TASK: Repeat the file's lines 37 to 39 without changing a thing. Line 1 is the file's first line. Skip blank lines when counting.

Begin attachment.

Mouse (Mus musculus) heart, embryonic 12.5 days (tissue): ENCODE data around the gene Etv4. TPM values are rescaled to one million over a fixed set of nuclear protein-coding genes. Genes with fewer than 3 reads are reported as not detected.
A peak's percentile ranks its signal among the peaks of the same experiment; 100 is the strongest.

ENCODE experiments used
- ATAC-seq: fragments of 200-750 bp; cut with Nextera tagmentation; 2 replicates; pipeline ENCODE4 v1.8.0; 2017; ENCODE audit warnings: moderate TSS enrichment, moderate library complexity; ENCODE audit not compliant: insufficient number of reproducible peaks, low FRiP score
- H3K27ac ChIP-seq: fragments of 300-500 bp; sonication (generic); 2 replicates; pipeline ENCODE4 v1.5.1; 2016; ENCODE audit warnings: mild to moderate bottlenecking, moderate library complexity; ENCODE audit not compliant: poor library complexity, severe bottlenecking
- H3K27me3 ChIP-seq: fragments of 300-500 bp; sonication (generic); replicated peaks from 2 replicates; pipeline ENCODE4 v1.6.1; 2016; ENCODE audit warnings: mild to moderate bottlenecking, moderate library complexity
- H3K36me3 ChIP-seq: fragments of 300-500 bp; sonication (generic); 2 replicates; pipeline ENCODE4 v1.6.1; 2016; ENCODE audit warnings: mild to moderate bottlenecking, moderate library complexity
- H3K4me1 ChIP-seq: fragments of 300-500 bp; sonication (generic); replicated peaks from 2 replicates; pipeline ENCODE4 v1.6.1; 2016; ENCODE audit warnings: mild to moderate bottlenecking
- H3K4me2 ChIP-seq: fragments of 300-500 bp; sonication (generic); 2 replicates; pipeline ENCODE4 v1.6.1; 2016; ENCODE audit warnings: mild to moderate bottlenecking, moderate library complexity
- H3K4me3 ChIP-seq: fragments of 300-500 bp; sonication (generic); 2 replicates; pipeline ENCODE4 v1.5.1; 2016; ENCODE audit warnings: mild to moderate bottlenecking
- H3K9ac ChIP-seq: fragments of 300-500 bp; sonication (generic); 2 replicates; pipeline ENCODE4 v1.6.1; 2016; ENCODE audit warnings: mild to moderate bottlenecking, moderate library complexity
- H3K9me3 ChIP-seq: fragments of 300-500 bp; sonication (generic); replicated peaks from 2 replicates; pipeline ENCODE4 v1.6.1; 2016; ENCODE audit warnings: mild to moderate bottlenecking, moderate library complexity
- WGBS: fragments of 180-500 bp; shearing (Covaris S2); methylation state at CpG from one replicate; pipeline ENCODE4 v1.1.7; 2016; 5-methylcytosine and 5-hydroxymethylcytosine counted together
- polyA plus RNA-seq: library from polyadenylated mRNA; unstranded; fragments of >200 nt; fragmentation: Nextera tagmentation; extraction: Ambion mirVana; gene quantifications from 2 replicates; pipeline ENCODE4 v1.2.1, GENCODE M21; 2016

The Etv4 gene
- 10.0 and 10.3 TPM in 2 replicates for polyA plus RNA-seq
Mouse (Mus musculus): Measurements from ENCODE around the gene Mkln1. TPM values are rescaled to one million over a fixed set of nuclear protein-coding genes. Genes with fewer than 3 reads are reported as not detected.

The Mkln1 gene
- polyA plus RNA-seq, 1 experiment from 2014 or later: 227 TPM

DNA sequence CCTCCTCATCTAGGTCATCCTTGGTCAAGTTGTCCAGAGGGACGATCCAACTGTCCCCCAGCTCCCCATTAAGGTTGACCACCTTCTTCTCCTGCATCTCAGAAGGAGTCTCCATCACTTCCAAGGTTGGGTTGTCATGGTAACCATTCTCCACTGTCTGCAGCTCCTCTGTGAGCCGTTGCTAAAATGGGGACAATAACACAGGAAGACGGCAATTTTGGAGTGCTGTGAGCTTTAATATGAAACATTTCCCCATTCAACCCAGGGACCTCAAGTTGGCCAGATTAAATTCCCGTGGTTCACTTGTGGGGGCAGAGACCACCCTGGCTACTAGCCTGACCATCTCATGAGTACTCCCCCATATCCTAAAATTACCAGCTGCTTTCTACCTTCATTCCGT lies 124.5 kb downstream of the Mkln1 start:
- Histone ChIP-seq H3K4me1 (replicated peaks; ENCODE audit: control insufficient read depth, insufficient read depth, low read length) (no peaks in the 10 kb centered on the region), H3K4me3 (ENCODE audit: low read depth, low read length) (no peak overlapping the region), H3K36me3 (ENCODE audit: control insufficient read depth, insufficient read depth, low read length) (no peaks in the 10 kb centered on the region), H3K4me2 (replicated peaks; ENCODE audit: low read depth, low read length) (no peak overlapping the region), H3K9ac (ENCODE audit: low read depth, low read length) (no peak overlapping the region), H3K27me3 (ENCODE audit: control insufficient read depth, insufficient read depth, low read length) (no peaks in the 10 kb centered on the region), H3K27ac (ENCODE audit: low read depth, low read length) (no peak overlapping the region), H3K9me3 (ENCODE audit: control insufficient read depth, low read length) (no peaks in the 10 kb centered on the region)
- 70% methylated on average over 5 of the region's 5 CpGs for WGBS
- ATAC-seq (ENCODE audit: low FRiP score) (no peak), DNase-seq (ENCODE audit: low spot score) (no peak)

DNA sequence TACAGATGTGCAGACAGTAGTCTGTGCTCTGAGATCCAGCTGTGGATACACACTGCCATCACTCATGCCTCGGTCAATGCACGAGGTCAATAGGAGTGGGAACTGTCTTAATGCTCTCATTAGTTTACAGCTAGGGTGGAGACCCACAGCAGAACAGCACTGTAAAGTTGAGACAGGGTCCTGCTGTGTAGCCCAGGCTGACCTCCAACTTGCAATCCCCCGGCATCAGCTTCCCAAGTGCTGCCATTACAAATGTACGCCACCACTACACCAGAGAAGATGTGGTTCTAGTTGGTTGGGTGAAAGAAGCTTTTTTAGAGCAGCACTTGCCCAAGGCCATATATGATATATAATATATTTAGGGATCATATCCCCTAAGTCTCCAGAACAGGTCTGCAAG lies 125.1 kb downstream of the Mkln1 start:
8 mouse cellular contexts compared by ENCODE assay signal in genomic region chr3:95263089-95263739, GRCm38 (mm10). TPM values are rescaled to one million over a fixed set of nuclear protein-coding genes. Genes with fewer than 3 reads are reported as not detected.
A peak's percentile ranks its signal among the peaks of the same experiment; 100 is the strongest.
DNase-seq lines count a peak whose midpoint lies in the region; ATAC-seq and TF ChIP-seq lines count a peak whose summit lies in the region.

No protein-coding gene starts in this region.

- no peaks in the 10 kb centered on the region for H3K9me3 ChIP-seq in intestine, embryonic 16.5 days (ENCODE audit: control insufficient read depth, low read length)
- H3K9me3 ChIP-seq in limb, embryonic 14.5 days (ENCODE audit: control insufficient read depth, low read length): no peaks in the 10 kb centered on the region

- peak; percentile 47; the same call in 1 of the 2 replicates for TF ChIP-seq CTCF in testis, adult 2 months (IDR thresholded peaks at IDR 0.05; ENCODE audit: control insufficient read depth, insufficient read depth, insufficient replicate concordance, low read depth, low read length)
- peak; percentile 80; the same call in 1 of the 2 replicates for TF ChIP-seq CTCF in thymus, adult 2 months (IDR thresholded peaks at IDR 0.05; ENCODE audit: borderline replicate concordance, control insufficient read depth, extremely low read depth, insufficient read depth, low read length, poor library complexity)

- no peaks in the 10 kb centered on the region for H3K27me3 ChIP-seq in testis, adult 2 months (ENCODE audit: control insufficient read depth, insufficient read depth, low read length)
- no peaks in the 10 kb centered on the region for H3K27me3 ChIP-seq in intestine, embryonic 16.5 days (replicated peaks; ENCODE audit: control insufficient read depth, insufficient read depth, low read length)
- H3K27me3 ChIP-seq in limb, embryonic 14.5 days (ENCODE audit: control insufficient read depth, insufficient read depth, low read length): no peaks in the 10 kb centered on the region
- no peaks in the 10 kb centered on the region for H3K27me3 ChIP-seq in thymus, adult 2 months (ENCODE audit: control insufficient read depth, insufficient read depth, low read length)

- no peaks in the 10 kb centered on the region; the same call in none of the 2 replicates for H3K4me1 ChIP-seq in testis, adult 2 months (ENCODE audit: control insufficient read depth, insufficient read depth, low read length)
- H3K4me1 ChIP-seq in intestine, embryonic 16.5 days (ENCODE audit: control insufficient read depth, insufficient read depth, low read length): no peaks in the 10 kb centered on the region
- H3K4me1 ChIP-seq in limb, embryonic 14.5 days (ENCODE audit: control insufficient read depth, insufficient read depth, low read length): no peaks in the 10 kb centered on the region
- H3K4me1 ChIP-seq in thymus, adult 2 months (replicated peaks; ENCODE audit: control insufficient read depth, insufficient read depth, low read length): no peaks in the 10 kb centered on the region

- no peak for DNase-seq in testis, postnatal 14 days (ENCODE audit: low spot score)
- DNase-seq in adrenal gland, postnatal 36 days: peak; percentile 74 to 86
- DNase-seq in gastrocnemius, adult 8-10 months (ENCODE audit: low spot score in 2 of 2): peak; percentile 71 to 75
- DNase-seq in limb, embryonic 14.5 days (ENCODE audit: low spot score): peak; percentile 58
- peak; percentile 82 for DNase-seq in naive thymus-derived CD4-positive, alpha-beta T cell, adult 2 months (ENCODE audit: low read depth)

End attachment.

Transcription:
- no peaks in the 10 kb centered on the region; the same call in none of the 2 replicates for H3K4me1 ChIP-seq in testis, adult 2 months (ENCODE audit: control insufficient read depth, insufficient read depth, low read length)
- H3K4me1 ChIP-seq in intestine, embryonic 16.5 days (ENCODE audit: control insufficient read depth, insufficient read depth, low read length): no peaks in the 10 kb centered on the region
- H3K4me1 ChIP-seq in limb, embryonic 14.5 days (ENCODE audit: control insufficient read depth, insufficient read depth, low read length): no peaks in the 10 kb centered on the region